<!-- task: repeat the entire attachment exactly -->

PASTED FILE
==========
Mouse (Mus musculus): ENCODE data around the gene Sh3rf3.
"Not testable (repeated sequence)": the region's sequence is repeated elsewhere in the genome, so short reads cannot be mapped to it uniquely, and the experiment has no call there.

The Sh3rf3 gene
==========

Mouse (Mus musculus): ENCODE data around the gene Sh3rf3.
"Not testable (repeated sequence)": the region's sequence is repeated elsewhere in the genome, so short reads cannot be mapped to it uniquely, and the experiment has no call there.

The Sh3rf3 gene